Hear me, god of the silver bow, you who protect Chryse and sacred Killa and rule Tenedos with your power; if ever I built up a temple pleasing to you, if ever I burned for you fat thighs of bulls or goats, fulfill this wish for me: may the Danaans pay for my tears with your arrows.

Public Cults. Each city had a patron god who protected the city from harm. For example, Athena was the patron goddess of Athens. The city honored her at a sacred place in the center of the city—the Parthenon. Each city had such a shrine dedicated to its patron god or goddess, and held many festivals during the year to honor that deity. In Athens, seven days of each month were devoted to festivals of deities who were important to the city, such as Hera, Apollo, and Aphrodite. Major festivals, such as the Panathenaia in honor of Athena, were held only once a year. Some festivals, such as the Eleusinian Mysteries, which offered special benefits after death to those who participated, occurred in secret. The participants swore never to reveal the rituals that took place.

Cults in Ancient Rome. Like the Greeks, the Romans ensured that all aspects of life, both public and private, were watched over by a god or goddess and were accompanied by some form of worship. Romans believed that, just as relations between citizens were ruled by civil law, relations between gods and humans were ruled by divine law. Rituals had to be strictly observed. If a Roman did not recite a prayer exactly right, he or she had to begin again. Roman prayers were quite repetitive, using phrases such as “my farm, lands, and fields,” which then might be uttered three times.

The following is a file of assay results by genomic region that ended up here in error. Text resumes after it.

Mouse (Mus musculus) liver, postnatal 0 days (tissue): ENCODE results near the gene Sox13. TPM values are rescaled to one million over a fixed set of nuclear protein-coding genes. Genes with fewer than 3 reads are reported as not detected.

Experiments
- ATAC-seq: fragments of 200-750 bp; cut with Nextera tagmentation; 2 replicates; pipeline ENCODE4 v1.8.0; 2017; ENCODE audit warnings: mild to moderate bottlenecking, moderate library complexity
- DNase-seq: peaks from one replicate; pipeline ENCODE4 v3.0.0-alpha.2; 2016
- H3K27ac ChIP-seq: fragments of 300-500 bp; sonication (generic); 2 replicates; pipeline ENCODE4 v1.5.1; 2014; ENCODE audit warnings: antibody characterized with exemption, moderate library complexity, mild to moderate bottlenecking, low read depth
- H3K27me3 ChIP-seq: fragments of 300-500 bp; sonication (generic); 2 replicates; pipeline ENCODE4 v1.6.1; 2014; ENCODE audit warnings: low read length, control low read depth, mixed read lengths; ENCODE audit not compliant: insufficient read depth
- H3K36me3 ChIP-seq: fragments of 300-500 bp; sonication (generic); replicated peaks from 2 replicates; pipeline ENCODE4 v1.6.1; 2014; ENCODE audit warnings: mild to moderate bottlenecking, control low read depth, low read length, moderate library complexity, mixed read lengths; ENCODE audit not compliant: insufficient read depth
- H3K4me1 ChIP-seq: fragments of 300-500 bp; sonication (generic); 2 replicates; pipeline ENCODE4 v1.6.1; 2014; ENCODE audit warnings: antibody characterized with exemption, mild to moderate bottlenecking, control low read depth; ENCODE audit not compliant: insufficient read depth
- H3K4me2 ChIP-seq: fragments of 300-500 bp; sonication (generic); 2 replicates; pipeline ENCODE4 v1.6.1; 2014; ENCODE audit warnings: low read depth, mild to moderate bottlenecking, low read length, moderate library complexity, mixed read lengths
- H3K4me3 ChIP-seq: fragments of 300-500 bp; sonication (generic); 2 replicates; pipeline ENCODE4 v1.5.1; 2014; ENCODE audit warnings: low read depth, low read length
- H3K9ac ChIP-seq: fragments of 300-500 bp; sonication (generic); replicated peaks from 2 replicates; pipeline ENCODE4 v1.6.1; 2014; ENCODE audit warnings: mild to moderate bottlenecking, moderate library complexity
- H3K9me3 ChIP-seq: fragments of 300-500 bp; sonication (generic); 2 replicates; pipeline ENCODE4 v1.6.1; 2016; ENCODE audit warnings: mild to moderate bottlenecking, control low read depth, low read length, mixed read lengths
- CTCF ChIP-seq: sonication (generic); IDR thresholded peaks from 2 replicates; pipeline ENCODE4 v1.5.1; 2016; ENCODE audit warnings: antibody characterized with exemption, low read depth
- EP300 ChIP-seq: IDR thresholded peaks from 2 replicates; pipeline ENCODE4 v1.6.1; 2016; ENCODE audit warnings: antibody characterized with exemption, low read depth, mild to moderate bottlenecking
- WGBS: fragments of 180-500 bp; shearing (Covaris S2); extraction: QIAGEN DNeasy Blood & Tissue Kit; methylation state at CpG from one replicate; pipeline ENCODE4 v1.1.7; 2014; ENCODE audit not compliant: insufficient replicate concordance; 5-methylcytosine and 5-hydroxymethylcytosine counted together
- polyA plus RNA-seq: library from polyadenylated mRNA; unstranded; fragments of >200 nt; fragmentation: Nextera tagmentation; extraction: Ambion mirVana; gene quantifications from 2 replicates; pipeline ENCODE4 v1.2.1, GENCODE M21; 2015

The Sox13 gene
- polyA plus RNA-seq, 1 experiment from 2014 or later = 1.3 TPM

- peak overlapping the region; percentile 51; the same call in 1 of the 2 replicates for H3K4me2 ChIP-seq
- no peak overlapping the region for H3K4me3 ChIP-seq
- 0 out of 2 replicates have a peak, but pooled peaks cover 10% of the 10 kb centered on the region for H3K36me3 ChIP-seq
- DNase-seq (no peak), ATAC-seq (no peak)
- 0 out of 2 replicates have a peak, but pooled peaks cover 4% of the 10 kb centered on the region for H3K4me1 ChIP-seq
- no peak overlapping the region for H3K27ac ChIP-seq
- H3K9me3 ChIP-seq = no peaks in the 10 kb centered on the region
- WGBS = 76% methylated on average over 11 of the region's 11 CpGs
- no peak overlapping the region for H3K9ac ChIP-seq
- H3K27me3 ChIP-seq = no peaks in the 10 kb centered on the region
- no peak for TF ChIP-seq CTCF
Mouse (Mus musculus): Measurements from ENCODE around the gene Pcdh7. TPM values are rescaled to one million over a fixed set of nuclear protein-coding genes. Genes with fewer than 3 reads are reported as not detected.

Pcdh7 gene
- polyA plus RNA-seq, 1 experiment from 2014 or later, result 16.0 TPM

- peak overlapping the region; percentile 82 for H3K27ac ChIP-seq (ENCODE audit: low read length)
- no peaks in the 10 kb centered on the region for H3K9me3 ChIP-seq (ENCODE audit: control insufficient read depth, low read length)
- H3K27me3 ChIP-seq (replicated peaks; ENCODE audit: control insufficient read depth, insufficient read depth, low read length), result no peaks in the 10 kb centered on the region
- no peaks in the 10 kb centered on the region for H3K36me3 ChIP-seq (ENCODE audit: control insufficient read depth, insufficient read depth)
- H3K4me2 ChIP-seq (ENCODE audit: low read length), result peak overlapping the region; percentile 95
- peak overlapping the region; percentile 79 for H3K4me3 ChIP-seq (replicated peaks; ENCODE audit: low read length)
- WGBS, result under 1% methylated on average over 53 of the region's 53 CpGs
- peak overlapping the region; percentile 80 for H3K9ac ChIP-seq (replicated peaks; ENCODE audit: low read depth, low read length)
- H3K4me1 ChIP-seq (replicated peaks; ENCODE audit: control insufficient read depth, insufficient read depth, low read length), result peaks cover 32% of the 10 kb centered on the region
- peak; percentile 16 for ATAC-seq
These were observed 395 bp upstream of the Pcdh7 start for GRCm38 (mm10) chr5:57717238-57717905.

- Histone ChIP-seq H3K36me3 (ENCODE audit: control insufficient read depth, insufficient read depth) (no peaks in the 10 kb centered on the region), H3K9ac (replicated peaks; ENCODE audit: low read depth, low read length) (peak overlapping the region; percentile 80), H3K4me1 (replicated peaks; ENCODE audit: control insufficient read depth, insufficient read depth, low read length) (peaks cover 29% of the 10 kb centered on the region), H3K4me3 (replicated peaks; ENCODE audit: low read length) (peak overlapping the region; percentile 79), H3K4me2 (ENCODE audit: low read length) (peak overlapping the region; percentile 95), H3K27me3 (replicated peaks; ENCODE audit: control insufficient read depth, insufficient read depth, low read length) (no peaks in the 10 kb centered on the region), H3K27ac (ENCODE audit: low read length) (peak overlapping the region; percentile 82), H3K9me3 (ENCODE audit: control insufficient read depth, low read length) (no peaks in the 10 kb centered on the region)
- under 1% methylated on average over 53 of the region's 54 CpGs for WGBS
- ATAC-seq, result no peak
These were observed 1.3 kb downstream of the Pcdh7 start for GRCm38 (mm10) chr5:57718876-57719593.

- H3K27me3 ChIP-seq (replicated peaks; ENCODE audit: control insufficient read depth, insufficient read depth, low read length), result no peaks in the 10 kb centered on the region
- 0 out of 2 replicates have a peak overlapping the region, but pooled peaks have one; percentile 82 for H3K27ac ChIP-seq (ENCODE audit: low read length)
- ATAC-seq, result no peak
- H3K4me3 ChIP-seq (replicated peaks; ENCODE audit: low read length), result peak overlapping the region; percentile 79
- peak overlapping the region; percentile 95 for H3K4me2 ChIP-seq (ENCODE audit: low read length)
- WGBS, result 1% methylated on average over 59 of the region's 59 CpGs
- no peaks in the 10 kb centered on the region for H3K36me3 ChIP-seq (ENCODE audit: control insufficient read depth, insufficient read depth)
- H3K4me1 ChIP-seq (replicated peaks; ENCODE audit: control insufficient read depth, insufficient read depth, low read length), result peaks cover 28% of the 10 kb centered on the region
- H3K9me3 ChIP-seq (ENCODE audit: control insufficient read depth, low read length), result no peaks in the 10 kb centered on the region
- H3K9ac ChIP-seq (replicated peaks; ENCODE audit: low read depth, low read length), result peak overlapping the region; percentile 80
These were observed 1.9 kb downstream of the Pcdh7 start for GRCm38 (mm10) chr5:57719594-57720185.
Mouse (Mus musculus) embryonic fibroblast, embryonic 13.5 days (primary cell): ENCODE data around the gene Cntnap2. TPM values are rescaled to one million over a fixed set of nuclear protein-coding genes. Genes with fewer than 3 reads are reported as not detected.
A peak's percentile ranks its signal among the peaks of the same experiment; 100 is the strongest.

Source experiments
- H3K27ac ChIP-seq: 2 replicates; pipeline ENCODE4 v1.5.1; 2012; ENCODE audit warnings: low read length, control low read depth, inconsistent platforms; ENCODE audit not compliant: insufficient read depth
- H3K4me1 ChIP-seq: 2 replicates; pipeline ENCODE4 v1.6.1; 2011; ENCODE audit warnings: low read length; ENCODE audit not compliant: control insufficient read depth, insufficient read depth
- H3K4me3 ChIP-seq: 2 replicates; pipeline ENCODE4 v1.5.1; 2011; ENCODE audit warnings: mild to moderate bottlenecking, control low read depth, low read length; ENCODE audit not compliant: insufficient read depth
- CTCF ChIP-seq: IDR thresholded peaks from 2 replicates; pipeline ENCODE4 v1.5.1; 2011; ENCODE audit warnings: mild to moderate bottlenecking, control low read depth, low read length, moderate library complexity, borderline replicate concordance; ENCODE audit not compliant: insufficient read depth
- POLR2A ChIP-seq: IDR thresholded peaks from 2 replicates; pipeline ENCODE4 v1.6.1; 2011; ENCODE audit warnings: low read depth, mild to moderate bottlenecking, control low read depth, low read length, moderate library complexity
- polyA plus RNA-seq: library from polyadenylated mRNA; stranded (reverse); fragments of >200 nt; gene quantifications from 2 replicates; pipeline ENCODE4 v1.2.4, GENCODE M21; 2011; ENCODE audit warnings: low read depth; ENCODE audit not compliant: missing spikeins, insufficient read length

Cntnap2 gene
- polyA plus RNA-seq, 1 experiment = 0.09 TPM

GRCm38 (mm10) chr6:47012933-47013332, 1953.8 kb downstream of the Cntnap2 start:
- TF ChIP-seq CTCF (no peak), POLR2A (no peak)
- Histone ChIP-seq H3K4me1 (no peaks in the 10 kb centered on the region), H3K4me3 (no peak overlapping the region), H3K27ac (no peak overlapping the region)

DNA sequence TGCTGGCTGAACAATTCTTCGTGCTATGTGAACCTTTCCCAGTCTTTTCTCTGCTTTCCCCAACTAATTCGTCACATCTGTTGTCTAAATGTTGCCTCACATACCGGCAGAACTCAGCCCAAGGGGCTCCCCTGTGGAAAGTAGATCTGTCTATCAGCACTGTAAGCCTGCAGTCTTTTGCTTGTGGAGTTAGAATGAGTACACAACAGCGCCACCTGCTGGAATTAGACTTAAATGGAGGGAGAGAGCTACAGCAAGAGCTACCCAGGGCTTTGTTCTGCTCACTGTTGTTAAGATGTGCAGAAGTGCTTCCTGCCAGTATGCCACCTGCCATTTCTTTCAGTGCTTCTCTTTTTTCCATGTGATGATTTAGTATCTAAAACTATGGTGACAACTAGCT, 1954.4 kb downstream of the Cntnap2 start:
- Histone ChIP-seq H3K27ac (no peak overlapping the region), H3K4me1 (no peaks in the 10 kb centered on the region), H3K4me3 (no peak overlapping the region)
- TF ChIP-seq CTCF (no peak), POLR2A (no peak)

The Romans had three main forms of cult worship. Sacrifice was the most common. While they prayed, the Romans offered animals, wine, cakes, or other foods to the gods. A second ceremony was lustration, or purification. A shepherd might sprinkle water on his sheep to cleanse the flock of evil. Vows were the third form of cult worship. A worshiper made a promise to a god that, if his or her request was granted, special offerings would be made. Rome as a whole could make a public vow. For example, in 217 B.C., the Romans promised to sacrifice to Jupiter all animals born in the spring five years hence if the city was spared from Hannibal’s invading armies.

Priests and other religious officials presided over the major state cults of ancient Rome. The College of Priests controlled the religious calendar. Vestal Virgins, the only female priests in Rome, tended the sacred hearth of Vesta and kept its fire perpetually lit. Flamines were special priests who each served a single god. An augur observed signs to determine whether the gods approved of a course of action. In times of public emergency, the Senate could order a consultation of the Sibylline Books, which contained the revelations of ancient female prophets called Sibyls. Special priests would then interpret the books to determine the best way to remedy the bad situation or omen.

The Romans held numerous festivals during the year in honor of their gods. The most popular and joyful festival, Saturnalia, spanned several days in the middle of December. A huge banquet was held which anyone could attend. Masters waited on their servants, and people exchanged gifts of wax candles and pottery dolls.

Home Gods. The cults of private life in Rome centered on the home and household activities. Romans worshiped several “home gods” who preserved the health and well-being of the members of the household. They honored Vesta, the goddess of the hearth, by placing food on a clean plate and tossing it into the fire. The Penates, the spirits of the pantry, received offerings of sacred wine at mealtime. A member of the household leaving on a journey would pray to the Lares, who were spirits of the farmland and the ancestors buried in it. The Lares and Penates were represented by small statues, often placed in a niche inside the house, and were honored at all family festivals. (See also Afterlife; Divinities; Festivals and Feasts, Greek; Festivals and Feasts, Roman; Religion, Greek; Religion, Roman.)